FIVE patients left seriously disabled by strokes have experienced small signs of recovery since entering a Scottish stem-cell therapy trial.

Professor Keith Muir, from Glasgow University, said the results were "not what we would have expected" from the group of patients, who had previously shown no indications of their conditions improving.

He stressed it is too soon to tell whether the effect is due to the treatment they are receiving.

The trial involves injecting stem cells directly into the damaged parts of the patients' brains, with the hope they would turn into healthy tissue or kick-start the body's own repair processes.

Nine patients, in their 60s, 70s and 80s are taking part in the trial at Glasgow's Southern General Hospital to assess the safety of the procedure.

Among the patients to have shown improvements is former teacher Frank Marsh, who had a stroke five years ago.

The stroke left him with poor strength and co-ordination in his left hand, and poor balance. He needs a walking stick to help him move around the house.

The 80-year-old took part in the trial at Glasgow's Southern General Hospital, and said he had seen improvements in the use of his left hand.

Mr Marsh said: "I can grip certain things that I never gripped before, like the hand rail at the baths, with my left hand as well as my right.

"It still feels fairly weak and it's still a wee bit difficult to co-ordinate but it's much better than it was."

Mr Marsh said he hoped the improvements would continue, adding: "I'd like to get back to my piano. I'd like to walk a bit steadier and further."

After the injection of stem cells into the damaged area of his brain, his balance and mobility also improved.

His wife Claire said: "He had reached a plateau and wasn't really improving [after his stroke].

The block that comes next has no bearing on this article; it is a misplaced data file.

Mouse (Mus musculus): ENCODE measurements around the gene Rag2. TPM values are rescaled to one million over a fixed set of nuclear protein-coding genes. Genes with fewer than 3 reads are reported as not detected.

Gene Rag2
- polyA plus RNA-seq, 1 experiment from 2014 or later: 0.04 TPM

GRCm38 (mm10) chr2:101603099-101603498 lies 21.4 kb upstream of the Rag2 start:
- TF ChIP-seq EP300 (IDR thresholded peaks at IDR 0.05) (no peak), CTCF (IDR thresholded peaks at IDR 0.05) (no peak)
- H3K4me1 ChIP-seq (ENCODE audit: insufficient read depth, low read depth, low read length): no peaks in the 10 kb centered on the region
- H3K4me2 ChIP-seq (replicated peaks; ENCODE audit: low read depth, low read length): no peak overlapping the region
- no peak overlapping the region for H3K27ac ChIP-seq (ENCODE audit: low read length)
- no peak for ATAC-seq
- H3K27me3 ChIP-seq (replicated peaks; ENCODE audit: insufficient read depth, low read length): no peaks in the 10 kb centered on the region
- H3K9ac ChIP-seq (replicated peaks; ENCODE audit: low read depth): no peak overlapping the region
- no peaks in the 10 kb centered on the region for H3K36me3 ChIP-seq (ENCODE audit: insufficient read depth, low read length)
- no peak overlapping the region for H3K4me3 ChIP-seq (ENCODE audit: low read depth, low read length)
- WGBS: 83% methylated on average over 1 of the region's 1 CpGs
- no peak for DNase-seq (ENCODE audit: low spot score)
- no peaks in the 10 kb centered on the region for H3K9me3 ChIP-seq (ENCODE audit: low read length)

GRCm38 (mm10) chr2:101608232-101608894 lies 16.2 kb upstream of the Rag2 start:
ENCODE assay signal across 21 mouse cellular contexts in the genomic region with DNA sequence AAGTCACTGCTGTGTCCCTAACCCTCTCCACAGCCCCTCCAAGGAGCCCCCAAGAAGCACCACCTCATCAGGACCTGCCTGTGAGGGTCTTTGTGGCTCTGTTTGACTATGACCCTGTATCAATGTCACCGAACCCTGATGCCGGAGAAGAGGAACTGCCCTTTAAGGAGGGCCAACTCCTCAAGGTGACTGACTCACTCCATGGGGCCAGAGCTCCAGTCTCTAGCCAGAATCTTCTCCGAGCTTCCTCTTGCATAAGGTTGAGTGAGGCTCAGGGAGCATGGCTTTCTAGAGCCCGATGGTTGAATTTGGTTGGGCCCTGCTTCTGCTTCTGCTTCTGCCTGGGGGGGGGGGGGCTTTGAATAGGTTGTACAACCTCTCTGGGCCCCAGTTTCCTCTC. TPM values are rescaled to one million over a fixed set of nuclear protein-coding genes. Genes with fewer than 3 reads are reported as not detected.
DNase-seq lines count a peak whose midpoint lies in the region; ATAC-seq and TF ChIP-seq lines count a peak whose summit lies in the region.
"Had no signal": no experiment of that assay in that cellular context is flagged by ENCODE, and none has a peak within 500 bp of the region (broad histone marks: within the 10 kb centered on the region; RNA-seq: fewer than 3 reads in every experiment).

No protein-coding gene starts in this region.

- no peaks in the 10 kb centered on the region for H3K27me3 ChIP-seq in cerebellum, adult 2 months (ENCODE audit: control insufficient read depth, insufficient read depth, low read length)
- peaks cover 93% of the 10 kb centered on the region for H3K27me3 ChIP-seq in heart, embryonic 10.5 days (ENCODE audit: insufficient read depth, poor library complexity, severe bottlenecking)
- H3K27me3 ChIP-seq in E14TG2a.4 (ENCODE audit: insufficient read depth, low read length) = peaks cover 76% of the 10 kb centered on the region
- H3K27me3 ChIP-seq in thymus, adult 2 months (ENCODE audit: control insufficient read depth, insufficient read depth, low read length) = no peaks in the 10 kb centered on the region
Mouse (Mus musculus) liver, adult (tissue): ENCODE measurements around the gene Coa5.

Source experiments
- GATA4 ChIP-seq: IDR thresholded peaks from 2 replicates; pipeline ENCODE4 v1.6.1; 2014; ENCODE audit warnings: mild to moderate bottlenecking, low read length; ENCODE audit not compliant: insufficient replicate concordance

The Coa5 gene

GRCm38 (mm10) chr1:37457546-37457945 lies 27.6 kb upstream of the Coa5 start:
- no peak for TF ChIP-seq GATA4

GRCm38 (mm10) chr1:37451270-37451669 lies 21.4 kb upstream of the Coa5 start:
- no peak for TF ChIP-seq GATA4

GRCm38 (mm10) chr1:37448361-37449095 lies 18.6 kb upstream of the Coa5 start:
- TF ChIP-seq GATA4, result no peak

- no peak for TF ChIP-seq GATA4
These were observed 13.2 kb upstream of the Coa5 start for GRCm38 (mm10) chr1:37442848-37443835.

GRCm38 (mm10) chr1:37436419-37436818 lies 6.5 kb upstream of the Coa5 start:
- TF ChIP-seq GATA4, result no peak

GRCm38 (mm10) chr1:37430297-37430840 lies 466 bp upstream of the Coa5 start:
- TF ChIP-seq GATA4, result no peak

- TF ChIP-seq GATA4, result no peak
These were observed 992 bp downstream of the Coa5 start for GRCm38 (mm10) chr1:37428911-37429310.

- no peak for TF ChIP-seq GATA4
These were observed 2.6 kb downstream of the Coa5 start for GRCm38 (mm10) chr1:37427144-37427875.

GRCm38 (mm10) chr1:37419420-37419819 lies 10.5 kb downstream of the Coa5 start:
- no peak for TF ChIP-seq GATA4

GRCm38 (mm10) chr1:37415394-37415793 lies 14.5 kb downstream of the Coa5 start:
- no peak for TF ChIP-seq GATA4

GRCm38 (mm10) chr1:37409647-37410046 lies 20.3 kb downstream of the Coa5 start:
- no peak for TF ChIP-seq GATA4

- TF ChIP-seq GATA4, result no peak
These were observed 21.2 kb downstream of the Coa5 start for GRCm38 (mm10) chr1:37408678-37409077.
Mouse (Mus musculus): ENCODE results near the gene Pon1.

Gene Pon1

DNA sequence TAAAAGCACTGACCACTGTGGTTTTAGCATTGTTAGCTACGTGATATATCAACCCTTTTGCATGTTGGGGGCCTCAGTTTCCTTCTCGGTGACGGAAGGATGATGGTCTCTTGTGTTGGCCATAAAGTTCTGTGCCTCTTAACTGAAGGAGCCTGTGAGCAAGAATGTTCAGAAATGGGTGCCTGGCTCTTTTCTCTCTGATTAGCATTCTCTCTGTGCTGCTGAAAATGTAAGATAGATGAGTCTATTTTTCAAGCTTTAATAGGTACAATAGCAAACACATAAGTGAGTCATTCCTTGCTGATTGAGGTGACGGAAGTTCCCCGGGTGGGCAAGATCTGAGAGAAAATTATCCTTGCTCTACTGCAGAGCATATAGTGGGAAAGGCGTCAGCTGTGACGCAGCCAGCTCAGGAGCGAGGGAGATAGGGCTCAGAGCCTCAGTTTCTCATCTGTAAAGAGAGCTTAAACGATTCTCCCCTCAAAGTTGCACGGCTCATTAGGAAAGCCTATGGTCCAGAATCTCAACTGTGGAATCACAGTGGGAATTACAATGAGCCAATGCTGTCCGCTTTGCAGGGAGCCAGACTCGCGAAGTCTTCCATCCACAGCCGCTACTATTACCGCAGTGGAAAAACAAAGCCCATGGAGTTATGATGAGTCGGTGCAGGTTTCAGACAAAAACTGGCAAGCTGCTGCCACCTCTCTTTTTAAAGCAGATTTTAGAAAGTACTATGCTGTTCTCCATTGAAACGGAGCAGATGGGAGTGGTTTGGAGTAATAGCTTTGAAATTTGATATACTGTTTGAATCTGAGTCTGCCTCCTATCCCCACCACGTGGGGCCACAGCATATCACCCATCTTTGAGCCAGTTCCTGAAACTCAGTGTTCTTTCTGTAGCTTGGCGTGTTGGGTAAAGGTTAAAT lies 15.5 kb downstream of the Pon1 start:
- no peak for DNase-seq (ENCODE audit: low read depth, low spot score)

"But following the operation he is able to do things he couldn't do before, such as make coffee, dressing, and holding on to things."

The study involved patients who suffered strokes some time ago and showed no sign of making further improvement.

Mr Muir said he and colleagues were pleased and encouraged by the data from the study.

He said: "The data to date identify no safety issues with the ReN001 treatment – which is the primary focus of this phase one trial. The evidence of functional improvement requires further investigation in a suitably designed phase two efficacy study and we look forward to being a principal clinical site in that study when it commences."

Mr Muir said the results were "at the present time not what we would have expected in this group" but he said they were far from being able to say whether the improvements were connected to the cell therapy.

He added: "We know some of the cells will survive and potentially turn into relevant tissue.

"We also suspect a large part of what we do is kick-starting repair processes that are already present in the body.

"So there is probably a mixture of things going on. Quite what it is that's happening in the patients, we won't know for some time to come."

The stem cells were created 10 years ago from a sample of nerve tissue from a foetus.

The company that produces the cells, ReNeuron, is able to manufacture as many stem cells as it needs from that original sample.